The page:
In Africa, traditional gender roles often leave women with the sole burden of caring for those living with HIV-related illnesses. Gender inequality and gender-based violence (GBV) prevent many women, particularly young women, from protecting themselves against HIV. As the latest data from UNAIDS continues to show, young women, and adolescent girls in particular, account for a disproportionate number of new HIV infections among young people living with HIV.

And in the work environment, gender norms and inequalities leave many women feeling unsupported and unable to take on leadership roles.

The Organisation for Social Services for AIDS (OSSA) in Ethiopia is currently one of five Alliance Linking Organisations implementing Link Up, an ambitious project which is improving the sexual and reproductive health and rights (SRHR) of more than one million young people in Bangladesh, Burundi, Ethiopia, Myanmar and Uganda. In October they offered training on gender sensitivity for their male staff members in Bishoftu/Debre Ziet.

The training aimed to acquaint the participants with the basic concepts around gender sensitisation, and to highlight how gender inequality can hinder the contributions of women in the communities in which they live.

Ethiopia training

More than 35 participants took part. The participants were selected from all branches of OSSA across Ethiopia, as well as male staff members from the head office in Addis. They discussed the concepts of sex, gender, gender equality and equity, the feelings of patriarchy and masculinity, and their consequences. Gender roles in different societies, along with case studies of different community experiences were used as a basis for exploring men’s attitudes to women, and to contribute towards changing behaviours.

The training was conducted by the South African National AIDS Council (SANAC) Men’s Sector Coordinator, and Brothers for Life Ambassador, Rev. Mbulelo Dyasi.

“Due to the feelings of patriarchy and masculinity that prevail in the family and the communities many of us live in, women experience a lot of challenges. In many societies, women are considered as wives and mothers, nothing else. They are denied access to education and training opportunities, equal work for equal pay. Many devote their lives to raising children, often alone, and to working for others.”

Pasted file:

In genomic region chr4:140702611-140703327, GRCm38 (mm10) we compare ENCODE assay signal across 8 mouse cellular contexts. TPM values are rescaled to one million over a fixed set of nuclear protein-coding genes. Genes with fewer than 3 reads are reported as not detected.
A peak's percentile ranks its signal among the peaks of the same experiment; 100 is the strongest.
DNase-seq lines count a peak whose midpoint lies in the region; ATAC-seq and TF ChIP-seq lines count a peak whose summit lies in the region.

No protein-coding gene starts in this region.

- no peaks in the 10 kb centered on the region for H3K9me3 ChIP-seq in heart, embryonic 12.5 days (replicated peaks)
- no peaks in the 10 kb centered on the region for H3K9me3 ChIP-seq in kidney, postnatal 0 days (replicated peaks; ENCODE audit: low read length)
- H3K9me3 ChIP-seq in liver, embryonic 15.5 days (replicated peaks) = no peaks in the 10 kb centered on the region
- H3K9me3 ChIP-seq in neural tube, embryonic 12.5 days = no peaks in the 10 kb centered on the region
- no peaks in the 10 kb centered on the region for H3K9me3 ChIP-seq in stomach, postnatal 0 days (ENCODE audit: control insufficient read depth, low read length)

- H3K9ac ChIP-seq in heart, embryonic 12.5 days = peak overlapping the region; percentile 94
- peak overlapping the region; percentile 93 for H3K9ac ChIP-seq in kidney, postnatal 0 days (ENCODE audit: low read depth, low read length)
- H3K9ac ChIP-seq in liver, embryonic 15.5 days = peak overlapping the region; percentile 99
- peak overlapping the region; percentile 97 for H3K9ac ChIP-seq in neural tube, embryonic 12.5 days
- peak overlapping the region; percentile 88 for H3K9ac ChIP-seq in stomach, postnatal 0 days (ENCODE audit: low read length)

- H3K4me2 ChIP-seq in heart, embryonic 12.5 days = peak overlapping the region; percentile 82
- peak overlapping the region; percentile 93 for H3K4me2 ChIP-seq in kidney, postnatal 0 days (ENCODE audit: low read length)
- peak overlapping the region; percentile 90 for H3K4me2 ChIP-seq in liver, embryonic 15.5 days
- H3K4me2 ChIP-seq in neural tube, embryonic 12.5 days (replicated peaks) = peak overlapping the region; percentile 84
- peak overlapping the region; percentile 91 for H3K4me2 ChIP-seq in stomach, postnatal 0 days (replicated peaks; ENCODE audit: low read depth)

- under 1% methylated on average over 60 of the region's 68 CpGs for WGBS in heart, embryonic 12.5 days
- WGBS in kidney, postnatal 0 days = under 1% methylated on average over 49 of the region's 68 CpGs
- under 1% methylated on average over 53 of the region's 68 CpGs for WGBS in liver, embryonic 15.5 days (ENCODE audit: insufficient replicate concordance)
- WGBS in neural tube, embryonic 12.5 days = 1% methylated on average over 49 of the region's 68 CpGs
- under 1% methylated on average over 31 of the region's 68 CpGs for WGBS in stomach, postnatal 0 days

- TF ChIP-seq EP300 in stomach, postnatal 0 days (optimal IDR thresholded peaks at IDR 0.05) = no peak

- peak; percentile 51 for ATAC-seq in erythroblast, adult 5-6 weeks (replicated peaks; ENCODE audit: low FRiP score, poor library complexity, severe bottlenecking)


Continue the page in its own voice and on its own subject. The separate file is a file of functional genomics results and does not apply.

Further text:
“Some women also face physical harassment, rape and beatings by their friends and husbands. This is because they are raised to accept the idea of male superiority, self-sacrifice and self-negations in the family as well as in the society.”

Rev. Dyasi stressed that men needed to stand by the side of women. He emphasised that men could do a great deal to facilitate women’s access to assets, resources, knowledge, skills and income in order to ensure their full economic participation in society.

Participants discussed the role of women in OSSA. They were encouraged to do more to support their colleagues to achieve leadership positions by creating an environment that was conducive for women to work in and in which they could succeed. 

The training ended with recognition that women also need support. Rights-awareness programmes can empower women to exercise their right to control their own lives in matters of marriage, reproduction and livelihood.

It is hoped that the participants will start to bring about change in their own roles at home and at work; they will inspire policies that favour women and motivate them to take part and contribute their share at household and community level.

Further training is planned to take place in other Alliance Linking Organisations, and is part of Alliance efforts to mainstream awareness of gender equity and the impact of gender based violence across all its programming under its 2020 strategy.

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New ICRW research highlights challenging facing girls living with HIV in Zambia. 11/12/2015

Published at

Written by Erin Kelly

9 December 2015

Today in Washington DC, the International Center for Research on Women released new research that highlights some of the challenges facing adolescent girls growing up with HIV in Zambia, where nearly six percent of girls ages 15-19 are living with HIV.